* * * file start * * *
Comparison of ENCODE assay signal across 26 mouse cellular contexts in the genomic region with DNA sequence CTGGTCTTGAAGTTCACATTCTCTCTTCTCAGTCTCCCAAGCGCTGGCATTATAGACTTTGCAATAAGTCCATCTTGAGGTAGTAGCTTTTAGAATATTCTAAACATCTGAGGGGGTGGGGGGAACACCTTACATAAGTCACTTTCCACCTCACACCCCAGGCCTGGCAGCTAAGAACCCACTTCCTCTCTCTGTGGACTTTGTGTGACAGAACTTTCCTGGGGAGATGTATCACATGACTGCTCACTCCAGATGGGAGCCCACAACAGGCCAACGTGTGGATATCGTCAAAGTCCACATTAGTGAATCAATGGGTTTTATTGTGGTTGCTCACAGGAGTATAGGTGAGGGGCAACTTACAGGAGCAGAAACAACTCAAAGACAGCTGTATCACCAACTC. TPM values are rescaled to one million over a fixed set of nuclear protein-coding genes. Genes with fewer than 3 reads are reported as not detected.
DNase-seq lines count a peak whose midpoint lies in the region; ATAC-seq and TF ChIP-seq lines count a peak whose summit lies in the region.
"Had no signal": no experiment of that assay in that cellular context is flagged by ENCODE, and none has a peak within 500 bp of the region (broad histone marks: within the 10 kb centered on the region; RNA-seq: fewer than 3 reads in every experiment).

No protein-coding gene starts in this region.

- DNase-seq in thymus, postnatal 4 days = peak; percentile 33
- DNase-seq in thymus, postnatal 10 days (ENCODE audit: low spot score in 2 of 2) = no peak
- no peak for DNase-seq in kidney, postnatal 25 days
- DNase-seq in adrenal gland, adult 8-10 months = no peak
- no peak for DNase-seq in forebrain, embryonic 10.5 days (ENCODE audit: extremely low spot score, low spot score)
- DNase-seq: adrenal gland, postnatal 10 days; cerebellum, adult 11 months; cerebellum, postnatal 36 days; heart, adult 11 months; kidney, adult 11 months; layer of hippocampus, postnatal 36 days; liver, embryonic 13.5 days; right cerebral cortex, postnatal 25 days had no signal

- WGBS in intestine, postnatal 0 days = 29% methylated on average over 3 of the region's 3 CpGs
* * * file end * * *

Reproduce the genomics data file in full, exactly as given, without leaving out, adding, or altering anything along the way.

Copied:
Comparison of ENCODE assay signal across 26 mouse cellular contexts in the genomic region with DNA sequence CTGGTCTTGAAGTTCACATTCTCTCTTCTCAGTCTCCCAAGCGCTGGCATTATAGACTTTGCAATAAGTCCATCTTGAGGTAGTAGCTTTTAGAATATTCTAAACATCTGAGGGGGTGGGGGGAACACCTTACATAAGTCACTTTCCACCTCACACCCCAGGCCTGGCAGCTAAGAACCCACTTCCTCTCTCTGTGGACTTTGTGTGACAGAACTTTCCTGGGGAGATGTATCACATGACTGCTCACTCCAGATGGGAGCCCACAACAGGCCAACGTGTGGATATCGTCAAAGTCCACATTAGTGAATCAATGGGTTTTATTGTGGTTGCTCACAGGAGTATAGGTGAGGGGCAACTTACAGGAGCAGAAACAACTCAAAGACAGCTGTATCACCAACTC. TPM values are rescaled to one million over a fixed set of nuclear protein-coding genes. Genes with fewer than 3 reads are reported as not detected.
DNase-seq lines count a peak whose midpoint lies in the region; ATAC-seq and TF ChIP-seq lines count a peak whose summit lies in the region.
"Had no signal": no experiment of that assay in that cellular context is flagged by ENCODE, and none has a peak within 500 bp of the region (broad histone marks: within the 10 kb centered on the region; RNA-seq: fewer than 3 reads in every experiment).

No protein-coding gene starts in this region.

- DNase-seq in thymus, postnatal 4 days = peak; percentile 33
- DNase-seq in thymus, postnatal 10 days (ENCODE audit: low spot score in 2 of 2) = no peak
- no peak for DNase-seq in kidney, postnatal 25 days
- DNase-seq in adrenal gland, adult 8-10 months = no peak
- no peak for DNase-seq in forebrain, embryonic 10.5 days (ENCODE audit: extremely low spot score, low spot score)
- DNase-seq: adrenal gland, postnatal 10 days; cerebellum, adult 11 months; cerebellum, postnatal 36 days; heart, adult 11 months; kidney, adult 11 months; layer of hippocampus, postnatal 36 days; liver, embryonic 13.5 days; right cerebral cortex, postnatal 25 days had no signal

- WGBS in intestine, postnatal 0 days = 29% methylated on average over 3 of the region's 3 CpGs